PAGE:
Fifth in a series on state funding for higher education
Chester Dunning, an acquaintance of mine, understands the value of faculty work in a free society. He is quoted in a WSJ piece, Putting a Price on Professors:
Mr. Dunning says his scholarly work animates his teaching and inspires his students. “But if you want me to explain why a grocery clerk in Texas should pay taxes for me to write those books, I can’t give you an answer,” he says.
His eyes sweep his cramped office, lined with books. Then Mr. Dunning finds his answer. “We’ve only got 5,000 years of recorded human history,” he says, “and I think we need every precious bit of it.”
Nothing is more critical to quality in universities than who it hires as members of the faculty. No annual expense is higher than a university’s investment in faculty salaries. No group chaffs more at administrative direction than do faculty. No group is more inscrutable to those on the outside of the university looking in than faculty.
Graduates rarely cite the new football stadium, the well kept grounds, the clean hallways, the nicely typed memos, the well kept books, the efficient health service, the nice dorms, or even the good food in the dining halls as key parts of their educational experience. But they always recall at least one faculty member who had an impact on their thinking and insight. It’s in the nature of the university experience.
At times, it can seem that faculty members are downright antagonistic to the needs of life outside of academia. But, to a large degree, that is their purpose. Faculty crusade for the central importance of learning and education to the mission of the university.
According to the Digest of Educational Statistics-2008, in 1976 22% of all university faculty were part time. By 2007, that number had climbed to 48%, and it is still climbing.
Leadership shortsightedness and unprecedented budgetary challenges have caused many universities to rely more heavily on non-tenure track, adjunct, or visiting faculty as a substitute for tenured or tenure-track faculty as a way to economize. The pressure of this cost argument, however, should be resisted for a number of reasons.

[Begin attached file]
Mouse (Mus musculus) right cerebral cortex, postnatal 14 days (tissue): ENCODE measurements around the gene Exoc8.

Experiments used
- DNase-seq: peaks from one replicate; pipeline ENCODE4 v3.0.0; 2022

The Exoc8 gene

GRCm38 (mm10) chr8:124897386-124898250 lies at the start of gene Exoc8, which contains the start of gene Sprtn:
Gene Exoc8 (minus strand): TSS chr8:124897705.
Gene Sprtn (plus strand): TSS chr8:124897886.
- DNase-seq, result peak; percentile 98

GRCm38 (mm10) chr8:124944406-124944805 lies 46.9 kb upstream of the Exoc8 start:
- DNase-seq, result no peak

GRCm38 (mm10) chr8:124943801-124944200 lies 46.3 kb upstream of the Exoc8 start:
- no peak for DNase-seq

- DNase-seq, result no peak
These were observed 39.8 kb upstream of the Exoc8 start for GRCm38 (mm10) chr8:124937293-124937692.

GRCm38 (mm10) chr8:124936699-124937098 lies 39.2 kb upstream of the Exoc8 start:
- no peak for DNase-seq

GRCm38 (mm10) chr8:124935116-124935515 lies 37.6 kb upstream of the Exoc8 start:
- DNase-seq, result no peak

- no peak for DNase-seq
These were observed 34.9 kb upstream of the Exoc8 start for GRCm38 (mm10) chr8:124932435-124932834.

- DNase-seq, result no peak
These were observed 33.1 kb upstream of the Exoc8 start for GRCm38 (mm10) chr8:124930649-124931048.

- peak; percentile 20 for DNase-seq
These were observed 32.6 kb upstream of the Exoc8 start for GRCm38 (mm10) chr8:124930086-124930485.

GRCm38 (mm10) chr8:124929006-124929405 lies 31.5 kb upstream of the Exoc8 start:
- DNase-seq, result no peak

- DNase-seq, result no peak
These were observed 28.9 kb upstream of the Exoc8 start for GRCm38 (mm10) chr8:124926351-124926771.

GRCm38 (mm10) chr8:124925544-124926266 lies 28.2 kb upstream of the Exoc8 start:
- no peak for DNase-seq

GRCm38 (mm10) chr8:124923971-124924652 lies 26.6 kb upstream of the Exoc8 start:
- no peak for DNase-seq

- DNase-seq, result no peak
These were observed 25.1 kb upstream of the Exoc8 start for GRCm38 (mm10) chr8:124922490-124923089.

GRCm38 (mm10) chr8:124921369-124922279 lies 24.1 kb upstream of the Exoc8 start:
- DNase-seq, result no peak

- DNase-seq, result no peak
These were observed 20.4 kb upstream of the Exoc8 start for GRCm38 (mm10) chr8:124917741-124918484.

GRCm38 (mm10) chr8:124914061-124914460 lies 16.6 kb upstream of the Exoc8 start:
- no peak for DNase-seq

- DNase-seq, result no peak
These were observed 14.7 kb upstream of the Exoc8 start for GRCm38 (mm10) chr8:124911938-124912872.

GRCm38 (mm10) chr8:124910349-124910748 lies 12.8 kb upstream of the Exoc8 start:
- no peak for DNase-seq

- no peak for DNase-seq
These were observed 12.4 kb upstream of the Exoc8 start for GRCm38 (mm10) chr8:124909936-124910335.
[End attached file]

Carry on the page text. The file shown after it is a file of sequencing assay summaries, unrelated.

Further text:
First, adjunct faculty are frequently overworked and underpaid, often bouncing between multiple institutions, just to make ends meet. This can lead to unfortunate consequences. Engagement, both in and out of the classroom, ultimately impacts both teaching and learning, and without a long-term, reciprocal commitment, there’s little hope it will take root.
Second, while adjunct faculty may provide excellent teaching – research, scholarship, creative activity and service are critically important to the well-being of research universities. Teaching may be first among equals in this mix, but it is almost impossible to achieve excellence in any academic pursuit without participating to some extent in all of them. There are classes of institutions where original work is not considered overly important, but research universities do not fall among their number.
Third, adjunct faculty can be appealingly easier to get along with. Tenured faculty can be a prickly lot. Shared governance and a mild distrust of various forms of authority – which leadership must provide – creates healthy, often times spirited interaction between university administrators and faculty. Adjunct faculty tend to be more ready to align with the administration. They don’t have tenure, and therefore must constantly tend to their relationship with the administration, rather than their responsibility to “capital-T” Truth. Without shared governance, universities can cease to meet their most fundamental duties. In collective bargaining situations, this can be frustrating. I have a few bumps and bruises from such interaction myself. But it is how we balance our responsibilities.
The Chronicle of Higher Education posts stories monthly on the growing gaps of adjunct and tenured faculty pay. While not the only cause, state funding is clearly a factor. Adjuncts are doing more work with less pay, fewer benefits, and frequently, if you include graduate students, generating more student credit hours: the emerging gold standard of productivity. But they do this without full citizenship in the community. Why invest of yourself when the university has no skin in the game.
Some university leaders, in the name of productivity and efficiency, are investigating dual paths to tenure. While rewarding good teachers is an important way to instill respect for the profession in the community, to suggest that some tenured faculty should only teach, or only conduct research, would be a serious mistake.
A friend of mine told me that, for a university, teaching and research are like exhaling and inhaling. Choosing to specialize in one or the other won’t lead to a long, fruitful life.
While the cost to state and student might be higher, neglect of the idea of balance is higher still.